The wrist architecture illustrated in
It can be seen that the two idler pulleys need not be concentric. Smaller, non-concentric idler pulleys may used in some implementations. And, other acceptably low friction cable routing devices (e.g., fair leads, and the like) may be used instead of idler pulleys. In accordance with an aspect of the invention, after exiting the distal end of the shaft and adjacent to the pulley portion of the clevis link, the pitch control cables are routed across the instrument before being routed around the pulley portion of the clevis link, thereby allowing the moment arm provided by the pulley portion (i.e., the radius of the pulley portion) to be increased.
In one illustrative implementation, the instrument shaft is approximately 0.329-inch OD, the idler pulleys are approximately 0.210-inch OD, the pulley portion 54 diameter is approximately 0.300-inch, and the distance between axes 55 and 64 is approximately 0.275 inches. The pulley portion diameter in this implementation compares very favorably to the 0.218-inch pulley diameter used in a comparably sized instrument with the wrist architecture described with reference to
From the description above it can be seen that one pitch control cable is to be routed “behind” idler pulley 92 a and into the corresponding “top” cable groove in pulley portion 86 as shown in
It should be understood that although aspects of the invention are illustrated with two separate pitch control cables, in some implementations a single cable having two lengths extending proximally from the pulley portion of the clevis link may be used. Such a single cable embodiment may anchor the cable to the clevis link in various conventional ways, including friction coupling, swage ball, etc.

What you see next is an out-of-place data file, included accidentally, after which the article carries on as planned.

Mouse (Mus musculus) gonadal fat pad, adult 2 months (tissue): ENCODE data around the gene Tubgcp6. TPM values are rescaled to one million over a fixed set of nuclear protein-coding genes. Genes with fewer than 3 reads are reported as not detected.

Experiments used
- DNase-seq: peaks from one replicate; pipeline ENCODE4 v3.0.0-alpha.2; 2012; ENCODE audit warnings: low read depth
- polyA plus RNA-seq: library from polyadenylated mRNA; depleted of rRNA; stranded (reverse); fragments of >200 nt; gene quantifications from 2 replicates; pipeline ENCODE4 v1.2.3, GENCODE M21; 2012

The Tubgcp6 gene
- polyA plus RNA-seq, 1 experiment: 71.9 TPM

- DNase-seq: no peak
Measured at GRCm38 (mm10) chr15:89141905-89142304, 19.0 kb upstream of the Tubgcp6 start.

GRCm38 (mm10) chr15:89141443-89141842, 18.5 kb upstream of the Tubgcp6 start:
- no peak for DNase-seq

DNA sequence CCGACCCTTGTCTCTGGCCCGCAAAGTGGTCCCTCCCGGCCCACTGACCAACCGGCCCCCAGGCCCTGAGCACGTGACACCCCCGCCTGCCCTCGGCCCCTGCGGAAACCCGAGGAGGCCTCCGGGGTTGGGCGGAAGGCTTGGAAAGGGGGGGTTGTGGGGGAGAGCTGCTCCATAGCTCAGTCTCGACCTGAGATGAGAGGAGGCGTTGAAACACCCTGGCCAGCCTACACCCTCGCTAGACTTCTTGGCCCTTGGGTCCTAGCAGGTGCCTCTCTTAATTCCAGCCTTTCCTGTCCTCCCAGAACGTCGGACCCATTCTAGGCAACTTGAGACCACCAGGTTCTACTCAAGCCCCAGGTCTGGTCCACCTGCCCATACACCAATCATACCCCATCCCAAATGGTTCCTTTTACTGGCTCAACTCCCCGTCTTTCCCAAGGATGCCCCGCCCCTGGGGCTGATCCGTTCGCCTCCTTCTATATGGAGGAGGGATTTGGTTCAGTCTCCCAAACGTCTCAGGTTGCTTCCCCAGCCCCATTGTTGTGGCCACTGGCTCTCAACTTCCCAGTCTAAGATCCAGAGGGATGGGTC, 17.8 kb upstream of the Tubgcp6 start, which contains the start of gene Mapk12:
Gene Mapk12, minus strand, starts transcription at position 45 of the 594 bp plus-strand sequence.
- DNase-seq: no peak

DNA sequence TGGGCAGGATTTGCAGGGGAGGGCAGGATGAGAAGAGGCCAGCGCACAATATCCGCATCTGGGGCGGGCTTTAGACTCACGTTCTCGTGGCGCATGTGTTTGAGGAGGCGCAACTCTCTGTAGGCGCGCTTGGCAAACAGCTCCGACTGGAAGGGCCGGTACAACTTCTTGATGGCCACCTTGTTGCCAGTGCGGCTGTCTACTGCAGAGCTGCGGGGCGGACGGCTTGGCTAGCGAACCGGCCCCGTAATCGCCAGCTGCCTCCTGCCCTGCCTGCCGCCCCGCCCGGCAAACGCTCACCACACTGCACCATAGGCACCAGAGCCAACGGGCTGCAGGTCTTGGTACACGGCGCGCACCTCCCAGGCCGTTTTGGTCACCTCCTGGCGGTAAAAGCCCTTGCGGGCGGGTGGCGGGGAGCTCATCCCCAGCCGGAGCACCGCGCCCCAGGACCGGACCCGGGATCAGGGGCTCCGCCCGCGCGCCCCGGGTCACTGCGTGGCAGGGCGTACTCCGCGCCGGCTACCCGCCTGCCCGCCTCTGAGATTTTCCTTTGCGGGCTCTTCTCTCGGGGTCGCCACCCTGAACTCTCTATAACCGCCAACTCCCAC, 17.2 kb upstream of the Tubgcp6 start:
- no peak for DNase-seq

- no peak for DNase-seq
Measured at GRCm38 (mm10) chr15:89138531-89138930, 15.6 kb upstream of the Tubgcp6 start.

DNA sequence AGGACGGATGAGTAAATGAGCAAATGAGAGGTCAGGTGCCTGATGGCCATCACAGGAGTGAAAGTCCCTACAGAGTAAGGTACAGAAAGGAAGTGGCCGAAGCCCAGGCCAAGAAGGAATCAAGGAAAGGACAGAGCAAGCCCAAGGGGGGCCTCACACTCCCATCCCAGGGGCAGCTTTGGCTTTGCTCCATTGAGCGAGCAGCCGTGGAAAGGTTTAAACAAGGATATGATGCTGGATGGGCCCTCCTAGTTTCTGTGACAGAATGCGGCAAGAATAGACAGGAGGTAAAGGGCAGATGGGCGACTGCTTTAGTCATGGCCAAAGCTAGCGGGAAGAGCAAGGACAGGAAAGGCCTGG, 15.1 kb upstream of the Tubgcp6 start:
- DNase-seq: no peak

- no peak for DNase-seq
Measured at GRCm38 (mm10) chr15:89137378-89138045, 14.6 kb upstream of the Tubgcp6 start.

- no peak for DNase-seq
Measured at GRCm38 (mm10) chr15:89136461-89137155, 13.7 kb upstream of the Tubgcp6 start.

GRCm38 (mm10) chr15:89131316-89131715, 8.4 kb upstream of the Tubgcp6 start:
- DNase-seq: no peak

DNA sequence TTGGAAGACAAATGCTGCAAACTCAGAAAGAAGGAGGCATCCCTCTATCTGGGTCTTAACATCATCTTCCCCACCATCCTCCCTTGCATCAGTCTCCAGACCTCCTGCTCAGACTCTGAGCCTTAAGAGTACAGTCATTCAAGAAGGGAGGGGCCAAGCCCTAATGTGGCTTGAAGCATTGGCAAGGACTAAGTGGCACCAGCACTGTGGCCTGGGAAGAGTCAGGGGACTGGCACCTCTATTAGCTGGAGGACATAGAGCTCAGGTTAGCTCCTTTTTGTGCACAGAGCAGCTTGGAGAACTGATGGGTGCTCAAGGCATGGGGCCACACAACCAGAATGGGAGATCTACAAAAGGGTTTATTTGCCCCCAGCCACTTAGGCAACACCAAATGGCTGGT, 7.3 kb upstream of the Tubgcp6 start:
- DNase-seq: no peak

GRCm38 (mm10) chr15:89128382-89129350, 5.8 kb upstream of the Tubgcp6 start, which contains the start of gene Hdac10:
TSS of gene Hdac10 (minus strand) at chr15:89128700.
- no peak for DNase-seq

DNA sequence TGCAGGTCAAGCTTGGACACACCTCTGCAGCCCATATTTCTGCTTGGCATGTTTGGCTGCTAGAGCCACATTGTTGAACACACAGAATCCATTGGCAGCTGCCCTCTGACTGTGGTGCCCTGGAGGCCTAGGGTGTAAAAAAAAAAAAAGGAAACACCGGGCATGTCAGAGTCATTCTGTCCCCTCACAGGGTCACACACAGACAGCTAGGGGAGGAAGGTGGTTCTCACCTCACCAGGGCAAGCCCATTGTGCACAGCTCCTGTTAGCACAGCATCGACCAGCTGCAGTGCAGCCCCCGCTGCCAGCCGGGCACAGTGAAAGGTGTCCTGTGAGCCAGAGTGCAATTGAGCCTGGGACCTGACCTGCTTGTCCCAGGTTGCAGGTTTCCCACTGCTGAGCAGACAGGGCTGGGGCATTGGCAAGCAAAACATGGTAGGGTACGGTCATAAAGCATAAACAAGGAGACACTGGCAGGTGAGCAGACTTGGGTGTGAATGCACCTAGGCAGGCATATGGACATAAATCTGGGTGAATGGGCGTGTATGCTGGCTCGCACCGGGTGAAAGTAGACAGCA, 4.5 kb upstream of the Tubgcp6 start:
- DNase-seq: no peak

In addition to sets 100 a,100 b of idler pulleys, two additional sets of idler pulleys (not shown; see e.g.,
Accordingly, in another aspect of the invention the clevis link 84 is modified with a cable guide channel that keeps the yaw/grip control cables from becoming disengaged from the idler pulleys mounted on the clevis link.
As shown in
Aspects of the invention are not limited to use with such a telerobotic system. For example, aspects of the invention may be used with hand-held powered or unpowered instruments in surgical or non-surgical implementations.
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|US-Klassifikation||606/205, 606/208, 606/207, 606/206|
|Unternehmensklassifikation||A61B34/30, A61B2017/2927, A61B34/35, A61B34/71, A61B2034/305|
|29. Sept. 2008||AS||Assignment|
Owner name: INTUITIVE SURGICAL, INC., CALIFORNIA
Free format text: ASSIGNMENT OF ASSIGNORS INTEREST;ASSIGNORS:MURPHY, TODD E.;NIXON, MARGARET M.;REEL/FRAME:021601/0742
Effective date: 20080926
|31. Juli 2013||AS||Assignment|
Owner name: INTUITIVE SURGICAL OPERATIONS, INC., CALIFORNIA
Free format text: ASSIGNMENT OF ASSIGNORS INTEREST;ASSIGNOR:INTUITIVE SURGICAL INC.;REEL/FRAME:030917/0319
Effective date: 20100219
|14. März 2017||FPAY||Fee payment|
Year of fee payment: 4